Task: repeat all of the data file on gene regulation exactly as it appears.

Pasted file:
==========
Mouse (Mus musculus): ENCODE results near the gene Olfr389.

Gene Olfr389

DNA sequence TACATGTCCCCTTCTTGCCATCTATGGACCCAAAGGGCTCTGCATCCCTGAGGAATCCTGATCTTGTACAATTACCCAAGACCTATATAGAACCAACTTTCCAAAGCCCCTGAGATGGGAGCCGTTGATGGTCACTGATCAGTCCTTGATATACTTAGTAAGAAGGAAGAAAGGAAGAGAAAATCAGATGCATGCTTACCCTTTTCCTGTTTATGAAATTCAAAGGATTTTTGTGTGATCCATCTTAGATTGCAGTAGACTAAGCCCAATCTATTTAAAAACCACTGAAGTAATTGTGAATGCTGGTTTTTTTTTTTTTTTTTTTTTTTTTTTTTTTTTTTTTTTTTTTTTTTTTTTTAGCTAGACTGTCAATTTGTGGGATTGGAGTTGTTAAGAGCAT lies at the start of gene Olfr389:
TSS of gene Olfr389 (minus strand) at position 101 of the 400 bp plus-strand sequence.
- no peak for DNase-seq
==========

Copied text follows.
Mouse (Mus musculus): ENCODE results near the gene Olfr389.

Gene Olfr389

DNA sequence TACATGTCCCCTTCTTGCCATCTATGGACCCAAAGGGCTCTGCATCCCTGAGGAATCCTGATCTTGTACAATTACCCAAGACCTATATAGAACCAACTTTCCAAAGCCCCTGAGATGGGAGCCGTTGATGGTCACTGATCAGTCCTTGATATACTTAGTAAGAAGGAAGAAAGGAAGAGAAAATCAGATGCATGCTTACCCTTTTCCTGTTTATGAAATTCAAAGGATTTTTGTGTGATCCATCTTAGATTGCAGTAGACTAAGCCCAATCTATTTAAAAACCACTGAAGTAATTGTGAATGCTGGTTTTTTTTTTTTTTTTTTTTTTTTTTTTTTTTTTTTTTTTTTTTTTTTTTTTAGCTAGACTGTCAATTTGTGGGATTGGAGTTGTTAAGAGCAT lies at the start of gene Olfr389:
TSS of gene Olfr389 (minus strand) at position 101 of the 400 bp plus-strand sequence.
- no peak for DNase-seq